Cleaning Bali a bottle at a time
If you haven’t seen Pixars Wall-E, than you need to, because it’s a sad but very real possibility of our future.
“How good is that movie!” says Western Australian University student Christine Parfitt. She and a handful of other volunteers have begun their small but important contribution to preventing the Wall-E movie from becoming a reality.
Bali is Australia’s favourite next door neighbour, being an absolutely loved tourist destination; it has developed more quickly than its environment can keep up with. Garbage is an overabundance throughout the Indonesian island and is sadly affecting its beauty and the health of the wildlife and human population.
Tap water in Bali is undrinkable which means a large contribution of the garbage comes from empty plastic water bottles, in particular the non-reusable 240ml Aqua-cups which are used and littered by Indonesian school children.
“Kids would literally finish their drink and toss the cups over their shoulder. They just haven’t been taught any other way.”
Christine began volunteering in Bali as a part of her university research, hoping to focus on turtle conservation, not having much luck in that department she met Pak Yasa, an award-winning Balinese primary school teacher focused on environmental education, with whom she created the charity Bottle for Botol.
The winning design for Bottle for Botol.
Bottle for Botol aims to eradicate the horrendous Aqua-cups, and exchange them with a sustainable and environmentally friendly replacement. The Bottle for Botol team came up with the idea of supplying the school children with 500ml stainless steel reusable water bottles that can be filled up from a main drinking-water source at the school.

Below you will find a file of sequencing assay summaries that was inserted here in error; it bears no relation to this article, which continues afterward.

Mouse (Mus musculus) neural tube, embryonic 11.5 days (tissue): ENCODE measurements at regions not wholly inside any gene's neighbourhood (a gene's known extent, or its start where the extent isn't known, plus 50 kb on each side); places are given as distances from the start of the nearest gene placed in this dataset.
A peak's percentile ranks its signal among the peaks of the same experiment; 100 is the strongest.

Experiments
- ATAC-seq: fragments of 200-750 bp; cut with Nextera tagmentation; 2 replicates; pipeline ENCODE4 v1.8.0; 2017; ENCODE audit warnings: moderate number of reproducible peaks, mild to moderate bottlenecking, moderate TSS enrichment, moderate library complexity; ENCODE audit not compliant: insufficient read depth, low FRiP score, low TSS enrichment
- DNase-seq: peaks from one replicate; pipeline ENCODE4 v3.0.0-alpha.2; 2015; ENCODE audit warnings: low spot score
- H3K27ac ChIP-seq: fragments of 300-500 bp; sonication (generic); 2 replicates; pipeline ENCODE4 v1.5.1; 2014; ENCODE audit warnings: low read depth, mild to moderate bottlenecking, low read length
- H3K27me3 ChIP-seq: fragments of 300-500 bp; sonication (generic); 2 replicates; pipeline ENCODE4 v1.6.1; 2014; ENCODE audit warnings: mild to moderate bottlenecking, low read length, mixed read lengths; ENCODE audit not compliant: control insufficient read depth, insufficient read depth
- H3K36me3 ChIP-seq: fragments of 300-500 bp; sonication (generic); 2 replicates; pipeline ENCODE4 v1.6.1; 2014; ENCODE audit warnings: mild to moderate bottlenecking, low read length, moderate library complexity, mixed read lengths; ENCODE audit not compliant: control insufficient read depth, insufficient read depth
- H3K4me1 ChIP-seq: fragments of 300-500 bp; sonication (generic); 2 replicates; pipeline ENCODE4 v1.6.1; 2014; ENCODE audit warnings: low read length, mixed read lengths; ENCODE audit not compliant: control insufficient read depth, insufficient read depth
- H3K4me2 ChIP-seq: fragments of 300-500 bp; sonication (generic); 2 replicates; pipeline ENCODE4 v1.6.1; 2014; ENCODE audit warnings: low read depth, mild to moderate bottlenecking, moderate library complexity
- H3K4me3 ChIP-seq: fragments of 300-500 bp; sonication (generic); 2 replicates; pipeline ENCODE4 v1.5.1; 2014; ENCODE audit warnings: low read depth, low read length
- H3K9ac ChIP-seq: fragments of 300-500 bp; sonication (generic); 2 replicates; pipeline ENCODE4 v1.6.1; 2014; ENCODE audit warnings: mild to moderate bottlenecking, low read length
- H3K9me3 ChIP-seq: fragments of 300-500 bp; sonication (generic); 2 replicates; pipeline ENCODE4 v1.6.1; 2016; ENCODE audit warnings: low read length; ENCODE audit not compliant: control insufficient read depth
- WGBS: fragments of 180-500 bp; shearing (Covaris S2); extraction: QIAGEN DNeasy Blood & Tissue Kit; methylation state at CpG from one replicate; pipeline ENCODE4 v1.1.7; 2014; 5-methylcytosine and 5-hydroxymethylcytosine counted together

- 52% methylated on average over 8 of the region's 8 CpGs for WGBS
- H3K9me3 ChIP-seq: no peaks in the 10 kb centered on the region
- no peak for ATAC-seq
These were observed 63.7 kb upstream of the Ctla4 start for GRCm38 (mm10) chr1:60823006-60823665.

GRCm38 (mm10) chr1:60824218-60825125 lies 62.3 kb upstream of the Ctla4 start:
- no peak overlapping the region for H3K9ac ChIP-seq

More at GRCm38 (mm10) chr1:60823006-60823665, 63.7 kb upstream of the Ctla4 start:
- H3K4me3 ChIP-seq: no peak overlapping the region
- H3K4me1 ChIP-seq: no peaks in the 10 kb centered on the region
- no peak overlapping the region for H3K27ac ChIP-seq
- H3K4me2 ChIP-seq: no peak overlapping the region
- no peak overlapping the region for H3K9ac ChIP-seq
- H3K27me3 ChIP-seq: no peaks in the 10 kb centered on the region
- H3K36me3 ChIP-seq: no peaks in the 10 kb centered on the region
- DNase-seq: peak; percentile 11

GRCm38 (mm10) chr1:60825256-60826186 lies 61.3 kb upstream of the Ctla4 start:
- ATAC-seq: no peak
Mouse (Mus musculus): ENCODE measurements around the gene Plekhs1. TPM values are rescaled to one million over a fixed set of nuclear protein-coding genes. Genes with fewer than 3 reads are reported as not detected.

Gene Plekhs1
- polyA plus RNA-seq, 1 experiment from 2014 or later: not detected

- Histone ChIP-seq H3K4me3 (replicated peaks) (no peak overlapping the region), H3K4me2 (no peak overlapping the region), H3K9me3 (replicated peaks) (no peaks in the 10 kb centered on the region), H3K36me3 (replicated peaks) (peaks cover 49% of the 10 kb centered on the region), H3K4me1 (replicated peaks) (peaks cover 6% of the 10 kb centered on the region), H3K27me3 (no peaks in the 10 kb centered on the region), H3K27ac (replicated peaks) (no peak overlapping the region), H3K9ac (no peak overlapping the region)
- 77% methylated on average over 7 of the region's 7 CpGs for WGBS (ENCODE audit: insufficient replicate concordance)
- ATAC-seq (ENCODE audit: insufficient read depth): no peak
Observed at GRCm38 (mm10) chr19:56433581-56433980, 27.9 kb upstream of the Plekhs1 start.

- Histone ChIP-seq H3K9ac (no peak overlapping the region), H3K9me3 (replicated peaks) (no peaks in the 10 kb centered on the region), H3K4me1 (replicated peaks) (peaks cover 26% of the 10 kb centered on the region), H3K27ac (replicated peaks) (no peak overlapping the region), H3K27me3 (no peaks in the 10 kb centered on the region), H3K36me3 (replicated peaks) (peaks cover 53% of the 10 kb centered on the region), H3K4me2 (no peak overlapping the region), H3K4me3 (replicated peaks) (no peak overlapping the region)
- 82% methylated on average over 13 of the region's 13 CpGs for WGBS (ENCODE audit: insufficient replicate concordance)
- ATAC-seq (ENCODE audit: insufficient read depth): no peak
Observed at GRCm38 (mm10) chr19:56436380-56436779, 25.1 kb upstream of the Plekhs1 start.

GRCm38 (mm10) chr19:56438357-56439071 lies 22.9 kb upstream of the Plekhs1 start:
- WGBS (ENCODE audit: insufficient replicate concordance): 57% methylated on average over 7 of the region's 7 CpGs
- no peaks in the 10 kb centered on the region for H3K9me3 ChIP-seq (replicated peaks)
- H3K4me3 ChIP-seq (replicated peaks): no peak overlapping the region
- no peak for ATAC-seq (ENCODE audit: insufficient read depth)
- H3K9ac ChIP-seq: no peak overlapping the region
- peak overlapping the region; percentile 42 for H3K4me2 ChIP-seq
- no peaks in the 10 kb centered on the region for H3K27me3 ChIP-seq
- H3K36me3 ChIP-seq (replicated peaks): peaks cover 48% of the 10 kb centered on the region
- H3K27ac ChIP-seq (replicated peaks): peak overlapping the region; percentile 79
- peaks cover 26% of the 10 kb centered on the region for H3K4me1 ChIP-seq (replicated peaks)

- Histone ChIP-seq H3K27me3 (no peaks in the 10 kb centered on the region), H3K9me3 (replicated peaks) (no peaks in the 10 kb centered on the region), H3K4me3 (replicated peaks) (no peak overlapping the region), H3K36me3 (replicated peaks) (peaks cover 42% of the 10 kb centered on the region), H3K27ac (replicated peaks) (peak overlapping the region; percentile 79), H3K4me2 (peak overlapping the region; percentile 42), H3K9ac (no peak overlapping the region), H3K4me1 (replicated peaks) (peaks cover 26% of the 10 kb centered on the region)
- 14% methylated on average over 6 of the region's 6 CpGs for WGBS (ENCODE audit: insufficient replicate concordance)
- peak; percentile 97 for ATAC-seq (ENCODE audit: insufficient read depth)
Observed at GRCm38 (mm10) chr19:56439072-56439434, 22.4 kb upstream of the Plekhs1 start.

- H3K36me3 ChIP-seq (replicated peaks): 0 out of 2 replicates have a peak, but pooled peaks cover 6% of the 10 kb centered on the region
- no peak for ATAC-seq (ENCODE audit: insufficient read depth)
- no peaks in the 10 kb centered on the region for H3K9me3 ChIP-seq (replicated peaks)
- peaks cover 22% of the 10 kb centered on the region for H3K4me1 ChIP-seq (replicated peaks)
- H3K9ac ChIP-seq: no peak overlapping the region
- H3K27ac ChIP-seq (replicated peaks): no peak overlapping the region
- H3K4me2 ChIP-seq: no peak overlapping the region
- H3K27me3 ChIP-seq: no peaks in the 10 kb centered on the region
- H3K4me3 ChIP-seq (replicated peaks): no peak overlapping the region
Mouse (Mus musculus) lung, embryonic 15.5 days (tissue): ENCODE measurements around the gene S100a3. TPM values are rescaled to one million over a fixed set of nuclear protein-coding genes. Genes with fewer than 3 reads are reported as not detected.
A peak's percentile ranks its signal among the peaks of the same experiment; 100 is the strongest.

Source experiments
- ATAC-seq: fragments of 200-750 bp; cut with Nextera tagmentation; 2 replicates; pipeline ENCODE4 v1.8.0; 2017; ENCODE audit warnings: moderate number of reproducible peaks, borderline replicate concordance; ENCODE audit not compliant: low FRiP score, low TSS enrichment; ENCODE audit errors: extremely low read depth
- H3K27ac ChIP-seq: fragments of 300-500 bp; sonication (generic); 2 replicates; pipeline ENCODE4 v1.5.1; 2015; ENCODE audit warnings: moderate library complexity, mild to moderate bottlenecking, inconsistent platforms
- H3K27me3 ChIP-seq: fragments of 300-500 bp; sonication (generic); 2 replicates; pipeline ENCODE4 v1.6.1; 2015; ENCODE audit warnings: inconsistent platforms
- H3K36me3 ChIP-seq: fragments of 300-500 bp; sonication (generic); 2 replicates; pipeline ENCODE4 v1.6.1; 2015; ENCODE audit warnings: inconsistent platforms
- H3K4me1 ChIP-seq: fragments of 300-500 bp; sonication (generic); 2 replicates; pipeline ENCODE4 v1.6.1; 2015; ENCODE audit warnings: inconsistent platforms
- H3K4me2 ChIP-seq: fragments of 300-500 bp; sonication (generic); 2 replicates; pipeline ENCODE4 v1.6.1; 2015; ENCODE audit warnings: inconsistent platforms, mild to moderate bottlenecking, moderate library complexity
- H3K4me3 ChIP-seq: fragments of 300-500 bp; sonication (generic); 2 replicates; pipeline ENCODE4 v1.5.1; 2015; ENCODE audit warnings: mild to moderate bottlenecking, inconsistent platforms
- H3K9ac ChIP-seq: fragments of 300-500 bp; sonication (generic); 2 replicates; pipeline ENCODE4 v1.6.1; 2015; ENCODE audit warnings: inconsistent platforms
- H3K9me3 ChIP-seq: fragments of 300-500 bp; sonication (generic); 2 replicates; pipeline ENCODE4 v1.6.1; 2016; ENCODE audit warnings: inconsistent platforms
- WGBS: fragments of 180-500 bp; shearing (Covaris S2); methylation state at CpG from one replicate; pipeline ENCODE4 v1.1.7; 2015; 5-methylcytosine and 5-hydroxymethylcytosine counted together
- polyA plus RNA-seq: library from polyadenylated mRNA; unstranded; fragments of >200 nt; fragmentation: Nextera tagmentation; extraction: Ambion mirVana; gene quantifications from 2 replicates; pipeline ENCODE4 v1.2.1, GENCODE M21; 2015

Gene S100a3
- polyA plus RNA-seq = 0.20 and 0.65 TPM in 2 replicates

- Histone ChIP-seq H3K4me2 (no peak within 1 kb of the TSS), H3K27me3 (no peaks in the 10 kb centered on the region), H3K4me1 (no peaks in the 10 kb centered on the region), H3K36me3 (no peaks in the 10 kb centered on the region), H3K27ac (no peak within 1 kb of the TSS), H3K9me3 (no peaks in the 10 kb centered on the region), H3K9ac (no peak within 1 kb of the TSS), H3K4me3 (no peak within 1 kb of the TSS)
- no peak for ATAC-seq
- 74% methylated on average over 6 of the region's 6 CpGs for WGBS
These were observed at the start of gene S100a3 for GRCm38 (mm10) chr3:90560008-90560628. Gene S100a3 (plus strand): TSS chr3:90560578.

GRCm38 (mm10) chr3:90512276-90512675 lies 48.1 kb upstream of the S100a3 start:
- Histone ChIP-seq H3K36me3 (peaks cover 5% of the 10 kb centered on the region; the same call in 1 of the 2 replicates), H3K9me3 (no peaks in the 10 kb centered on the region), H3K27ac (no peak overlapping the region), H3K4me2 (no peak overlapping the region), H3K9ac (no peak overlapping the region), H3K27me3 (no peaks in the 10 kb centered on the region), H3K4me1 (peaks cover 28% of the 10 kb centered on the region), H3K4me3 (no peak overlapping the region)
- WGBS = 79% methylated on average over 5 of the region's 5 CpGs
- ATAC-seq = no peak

Botol is the Indonesian word for bottle, how the charity works is that for every bottle purchase by an Australian they are paying for a personal bottle and buying one which is supplied to an Indonesian child.
“The charity is about more than just the bottles; it’s about educating the Indonesian children of the harmful effects of litter and waste and teaching them the importance of sustainability.” States Parfitt.
“We have partnered up Australian primary schools with primary schools in Bali, and we have created a competition to make a design for the water bottles. This way the Australian kids are educated as well, and they can get involved with buying and selling water bottles to their families and friends, whilst supporting a good cause.”
Australian and Indonesian schools not only learn about environmental sustainability but are able to have international engagement. From talking to Christine, it’s clear that it has taken a lot of work to get the program underway, from raising the money; to making the water bottles; to spreading awareness.
“Its finally coming together, we have just had our first shipment of bottles delivered to all the students and teachers at SMPN#1 Mendoyo a school in West Bali. They have a partner school in Australia, Billanook college who provided all the support to make this happen.”
The goal was to make a plastic free July, which is in rapid progress; Mendoyo is now the first aquacup free school in Bali.
Hannah Beard is a journalist based in Perth, Australia.